Wildlife officials backed off plans to capture endangered wolves roaming into Arizona and New Mexico, and will instead increase recovery territory there, environmentalists said.
The move comes after the Center for Biological Diversity sued the Secretary of the Interior and U.S. Fish and Wildlife Service over a federal permit to trap and capture Mexican gray wolves.
That 2011 permit allegedly stipulated that "endangered wolves that enter Arizona and New Mexico from Mexico or the Northern Rocky Mountains population can be captured or trapped and relocated to the Mexican Wolf Experimental Population Area (where they will be treated for all purposes as part of the nonessential experimental population), returned to Mexico, or placed indefinitely in a captive breeding facility." (Parentheses in complaint.)
Any wolf found in those states, outside the Blue Range Wolf Recovery Area in the Apache National Forest of Arizona and the Gila National Forest of New Mexico, was subject to the trapping and "indefinite incarceration," the Tucson-based environmental group added.
It voluntarily dismissed the action Monday after Fish and Wildlife Service announced separate agreements rescinding the plans.
"FWS acknowledges that any removal of a Mexican wolf by FWS is constrained by permit TE-091551-8 and 63 Fed. Reg. 1752 (Jan. 12, 1998), which provides that '[i]f a wolf is found in the United States outside the boundaries of the Mexican wolf experimental population area (and not within any other wolf experimental population area) the service will presume it to be of wild origin with full endangered status ... under the Act, unless evidence, such as a radio collar, identification mark, or physical or behavioral traits ... establishes otherwise,'" the five-page filing states.
Fish and Wildlife Service also proposed a change to a 1998 rule for managing roughly 75 wolves that were reintroduced into the Blue Range Wolf Recovery Area, a small area in central Arizona and New Mexico.
The change allows for the direct release of wolves into the Gila National Forest, and expands allowed recovery territories to include all of Arizona and New Mexico between Interstate 10 and Interstate 40.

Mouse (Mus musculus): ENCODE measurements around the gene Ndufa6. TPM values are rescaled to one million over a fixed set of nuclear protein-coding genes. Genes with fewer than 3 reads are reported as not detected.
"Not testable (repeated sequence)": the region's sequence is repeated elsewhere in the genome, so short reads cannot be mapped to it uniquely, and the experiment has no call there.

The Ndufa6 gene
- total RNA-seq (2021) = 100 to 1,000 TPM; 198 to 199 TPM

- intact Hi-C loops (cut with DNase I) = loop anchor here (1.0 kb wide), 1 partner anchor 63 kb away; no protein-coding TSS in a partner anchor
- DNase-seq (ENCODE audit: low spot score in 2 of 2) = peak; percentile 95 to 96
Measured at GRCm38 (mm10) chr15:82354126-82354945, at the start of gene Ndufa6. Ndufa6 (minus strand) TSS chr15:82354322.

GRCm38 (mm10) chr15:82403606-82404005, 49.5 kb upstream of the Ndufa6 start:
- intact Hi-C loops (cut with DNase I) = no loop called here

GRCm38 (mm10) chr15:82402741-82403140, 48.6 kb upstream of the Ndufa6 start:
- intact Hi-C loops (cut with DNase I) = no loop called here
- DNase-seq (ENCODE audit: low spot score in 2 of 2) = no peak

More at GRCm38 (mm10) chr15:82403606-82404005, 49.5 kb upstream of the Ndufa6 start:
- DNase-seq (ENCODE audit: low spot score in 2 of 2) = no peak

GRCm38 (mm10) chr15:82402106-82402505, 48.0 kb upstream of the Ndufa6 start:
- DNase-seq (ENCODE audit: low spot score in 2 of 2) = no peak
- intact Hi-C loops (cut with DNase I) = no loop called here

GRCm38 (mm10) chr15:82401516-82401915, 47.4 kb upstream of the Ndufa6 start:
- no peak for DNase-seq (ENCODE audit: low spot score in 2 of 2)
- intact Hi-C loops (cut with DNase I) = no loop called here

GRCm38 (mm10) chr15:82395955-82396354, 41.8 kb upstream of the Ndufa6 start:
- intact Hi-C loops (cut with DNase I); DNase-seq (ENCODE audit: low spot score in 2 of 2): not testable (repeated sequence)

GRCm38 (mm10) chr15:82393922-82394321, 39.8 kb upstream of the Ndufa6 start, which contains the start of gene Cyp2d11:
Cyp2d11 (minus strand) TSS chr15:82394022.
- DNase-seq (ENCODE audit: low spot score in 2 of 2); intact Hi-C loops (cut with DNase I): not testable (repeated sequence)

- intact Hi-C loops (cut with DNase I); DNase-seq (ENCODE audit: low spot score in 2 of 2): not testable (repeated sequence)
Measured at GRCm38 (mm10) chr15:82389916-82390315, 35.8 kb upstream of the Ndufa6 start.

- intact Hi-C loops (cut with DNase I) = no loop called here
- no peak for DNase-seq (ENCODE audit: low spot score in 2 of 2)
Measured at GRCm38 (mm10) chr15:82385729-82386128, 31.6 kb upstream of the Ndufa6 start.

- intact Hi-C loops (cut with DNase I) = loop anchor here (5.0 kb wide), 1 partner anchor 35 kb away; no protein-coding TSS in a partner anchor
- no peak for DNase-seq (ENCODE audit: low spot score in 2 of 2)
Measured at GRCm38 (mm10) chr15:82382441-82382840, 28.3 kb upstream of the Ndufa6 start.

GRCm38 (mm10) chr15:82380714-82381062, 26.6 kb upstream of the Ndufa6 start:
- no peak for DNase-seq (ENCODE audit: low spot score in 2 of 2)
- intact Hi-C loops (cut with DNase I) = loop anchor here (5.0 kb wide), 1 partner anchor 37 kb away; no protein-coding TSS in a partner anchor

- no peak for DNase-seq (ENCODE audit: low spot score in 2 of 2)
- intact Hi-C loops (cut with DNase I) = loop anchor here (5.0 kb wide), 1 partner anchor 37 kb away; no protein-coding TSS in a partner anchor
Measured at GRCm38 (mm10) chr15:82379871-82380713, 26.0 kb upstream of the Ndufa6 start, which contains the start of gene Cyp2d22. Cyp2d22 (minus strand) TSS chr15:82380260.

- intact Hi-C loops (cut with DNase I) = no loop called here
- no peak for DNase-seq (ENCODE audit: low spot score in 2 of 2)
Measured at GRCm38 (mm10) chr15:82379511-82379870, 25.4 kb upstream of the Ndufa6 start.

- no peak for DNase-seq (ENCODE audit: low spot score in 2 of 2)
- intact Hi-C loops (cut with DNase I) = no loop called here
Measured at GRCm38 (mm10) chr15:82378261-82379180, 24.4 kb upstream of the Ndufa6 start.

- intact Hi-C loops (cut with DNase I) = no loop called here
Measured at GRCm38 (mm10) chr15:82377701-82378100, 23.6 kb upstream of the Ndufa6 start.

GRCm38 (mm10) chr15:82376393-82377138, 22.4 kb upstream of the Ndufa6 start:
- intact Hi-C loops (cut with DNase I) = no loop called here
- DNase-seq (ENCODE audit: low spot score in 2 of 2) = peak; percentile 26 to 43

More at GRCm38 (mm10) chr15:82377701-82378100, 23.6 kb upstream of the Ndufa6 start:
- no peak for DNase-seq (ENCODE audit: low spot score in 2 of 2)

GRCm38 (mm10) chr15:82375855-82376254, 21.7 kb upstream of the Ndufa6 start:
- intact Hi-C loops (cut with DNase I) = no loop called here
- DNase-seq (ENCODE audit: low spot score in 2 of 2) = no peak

Under the current rule, wolves from a captive pool can only be released in Arizona and are captured if they establish territories outside the current recovery area.
"These agreements should breathe new life into the struggling Mexican wolf recovery program and expand the wolf's habitat here," Center for Biological Diversity spokesman Michael Robinson said in a statement. "The Mexican gray wolf is an icon of the Southwest and I'm thrilled it will have better protection."
Fish and Wildlife Service aimed to have at least 100 Mexican gray wolves in the wild by 2006, the environmental group said, but the program struggled amid illegal shooting, captures in response to livestock conflicts and restrictions on where wolves can be released from captivity.
"We're glad the Fish and Wildlife Service is finally making much needed changes to the Mexican wolf recovery program but these changes clearly don't go far enough," Robinson added. "The science is clear that if Mexican gray wolves are to have any shot at recovery, they must be allowed to expand and establish population centers beyond what Fish and Wildlife Service has proposed. The Grand Canyon, southern Rockies and borderlands all provide habitat where wolves could be restored. We sure hope the Fish and Wildlife Service will allow wolves to move into these areas."
The Mexican gray wolf is "one of the rarest and most endangered mammals on the continent," the Center for Biological Diversity says.
It calculates that only 75 Mexican gray wolves and three Mexican wolf breeding pairs remained in the wild at the beginning of 2013.